Meanwhile, the directional antenna system of wireless device 320 directs its main lobe of its antenna pattern in a first one of N directions (e.g., direction J) during a first receiver frame, and searches for a beacon signal during the receiver frame. If the beacon signal is received, then wireless device 320 can synchronize and establish communications with beaconing device 310. Furthermore, wireless device 320 also now knows that it should always steer or switch its directional antenna system to the direction J towards beaconing device 310 to receive the beacon, until and unless a predetermined period of time elapses where the beacon signal has been lost and reacquisition becomes necessary.

On the other hand if wireless device 320 does not receive the beacon signal during the first receiver frame, then its directional antenna system directs the main lobe of its directional antenna pattern to a next one of N directions (e.g., direction J+1) during a next receiver frame, and again searches for a beacon signal during the next receiver frame.

This process is repeated for all N directions, or until a beacon signal is detected. In this way, the directional antenna system of wireless device 320 steers the main lobe of the antenna pattern in all N directions during N consecutive receiver frames (a time period essentially equal to N consecutive superframes), or until it detects a beacon signal—which ends the beacon search process.

In the example shown in FIG. 3, wireless device 320 receives the beacon signal during the third beacon slot 342 in the second superframe 330.

It should be understood that according to the arrangement described above, the maximum time that it takes for wireless device 320 to receive a beacon signal from beaconing device 310 depends only on the length of superframes 330 and the number, N, of different directions in which the directional antenna system of wireless device 320 directs its main lobe. That is, because beaconing device 310 transmits in all directions during the beacon period 340 of each superframe 330, then so long as it points its antenna pattern at beaconing device 310 during a full superframe 330, wireless device 320 is assured of receiving the beacon signal, even if its timing is not synchronized to beaconing device 310. Since the directional antenna system of wireless device 320 has N different possible directions, it is assured of receiving the beacon signal within N superframes 330.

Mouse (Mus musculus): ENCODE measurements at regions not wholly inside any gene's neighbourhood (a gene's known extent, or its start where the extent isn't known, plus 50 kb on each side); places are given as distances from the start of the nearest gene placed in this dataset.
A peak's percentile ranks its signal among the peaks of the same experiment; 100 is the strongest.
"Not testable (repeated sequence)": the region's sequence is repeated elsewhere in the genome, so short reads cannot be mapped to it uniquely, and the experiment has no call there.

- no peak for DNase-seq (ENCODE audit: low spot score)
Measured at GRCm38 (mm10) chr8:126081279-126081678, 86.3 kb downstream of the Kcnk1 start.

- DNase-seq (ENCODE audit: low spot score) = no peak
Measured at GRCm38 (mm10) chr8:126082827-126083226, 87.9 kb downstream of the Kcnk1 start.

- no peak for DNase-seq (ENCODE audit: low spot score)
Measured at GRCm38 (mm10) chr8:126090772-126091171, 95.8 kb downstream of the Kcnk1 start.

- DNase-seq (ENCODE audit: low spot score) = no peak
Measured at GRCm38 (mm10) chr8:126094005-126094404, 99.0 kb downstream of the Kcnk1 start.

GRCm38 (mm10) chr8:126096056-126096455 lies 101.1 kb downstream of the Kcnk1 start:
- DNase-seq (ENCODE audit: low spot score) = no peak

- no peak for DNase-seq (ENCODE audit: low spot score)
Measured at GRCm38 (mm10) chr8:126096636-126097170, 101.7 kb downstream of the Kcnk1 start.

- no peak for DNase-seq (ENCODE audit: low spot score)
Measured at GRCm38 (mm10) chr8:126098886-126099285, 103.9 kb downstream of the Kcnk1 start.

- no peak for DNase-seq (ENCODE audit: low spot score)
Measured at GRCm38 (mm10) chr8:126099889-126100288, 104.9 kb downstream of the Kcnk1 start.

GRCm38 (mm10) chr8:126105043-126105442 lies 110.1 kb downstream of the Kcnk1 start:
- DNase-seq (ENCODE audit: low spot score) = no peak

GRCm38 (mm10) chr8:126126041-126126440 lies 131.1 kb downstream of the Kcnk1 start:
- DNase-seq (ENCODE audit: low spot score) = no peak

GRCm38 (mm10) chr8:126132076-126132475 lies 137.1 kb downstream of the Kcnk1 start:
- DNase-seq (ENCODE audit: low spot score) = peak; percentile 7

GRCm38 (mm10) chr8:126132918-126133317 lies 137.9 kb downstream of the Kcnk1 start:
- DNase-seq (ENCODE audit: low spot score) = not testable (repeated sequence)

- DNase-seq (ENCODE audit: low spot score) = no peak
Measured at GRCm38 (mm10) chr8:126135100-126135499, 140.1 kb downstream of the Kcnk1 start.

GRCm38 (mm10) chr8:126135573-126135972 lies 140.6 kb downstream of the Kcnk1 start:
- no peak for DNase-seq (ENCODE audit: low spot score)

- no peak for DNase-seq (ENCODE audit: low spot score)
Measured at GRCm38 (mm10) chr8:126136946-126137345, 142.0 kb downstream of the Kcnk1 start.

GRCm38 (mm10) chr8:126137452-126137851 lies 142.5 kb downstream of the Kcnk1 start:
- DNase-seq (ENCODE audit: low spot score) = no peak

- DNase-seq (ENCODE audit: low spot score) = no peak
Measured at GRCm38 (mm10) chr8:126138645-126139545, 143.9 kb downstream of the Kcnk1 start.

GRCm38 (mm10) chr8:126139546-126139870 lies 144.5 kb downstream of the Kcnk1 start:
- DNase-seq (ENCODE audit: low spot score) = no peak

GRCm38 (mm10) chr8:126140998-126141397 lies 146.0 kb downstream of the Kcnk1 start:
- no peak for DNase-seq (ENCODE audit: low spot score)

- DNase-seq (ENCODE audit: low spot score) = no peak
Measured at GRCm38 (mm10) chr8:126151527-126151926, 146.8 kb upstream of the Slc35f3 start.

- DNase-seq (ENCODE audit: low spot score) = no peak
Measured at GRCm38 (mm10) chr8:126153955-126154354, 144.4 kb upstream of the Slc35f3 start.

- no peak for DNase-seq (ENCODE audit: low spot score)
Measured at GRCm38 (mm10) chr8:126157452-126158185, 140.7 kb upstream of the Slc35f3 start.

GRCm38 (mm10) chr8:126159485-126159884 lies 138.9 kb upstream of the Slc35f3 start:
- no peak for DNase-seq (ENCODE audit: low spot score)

FIG. 4 is a functional block diagram of one embodiment of a beaconing device 400 having a directional antenna system that can broadcast a beacon signal in the arrangement of FIG. 3. In one embodiment, beaconing device 400 is an IEEE 802.11 access point. Beaconing device 400 may be a standalone wireless device, or may be connected to or integrated with another device. In the embodiment shown in FIG. 4, beaconing device 400 transmits audio/video payload data, in addition to the beacon signal, and is connected to an audio/video source, such as a broadcast television receiver, cable receiver, satellite receiver, video tape player, or video disc (e.g., DVD) player that supplies a video signal to beaconing device 400. Of course beaconing device 400 may be incorporate in a same physical unit as the video source.

Beaconing device 400 includes beacon signal generator 410 and directional antenna system 420.

Beacon signal generator 410 generates a beacon signal for periodic broadcast by beaconing device 400. In one embodiment, beacon signal generator 410 generates the beacon signal for transmission in a plurality, M, of different directions during a corresponding number, M, of beacon slots in a beacon period in a periodically-transmitted superframe. Of course beacon signal generator 410 may use more than M beacon slots for transmitting the beacon signal in the M directions, which may provide some redundancy or other advantages, at the expense of efficiency.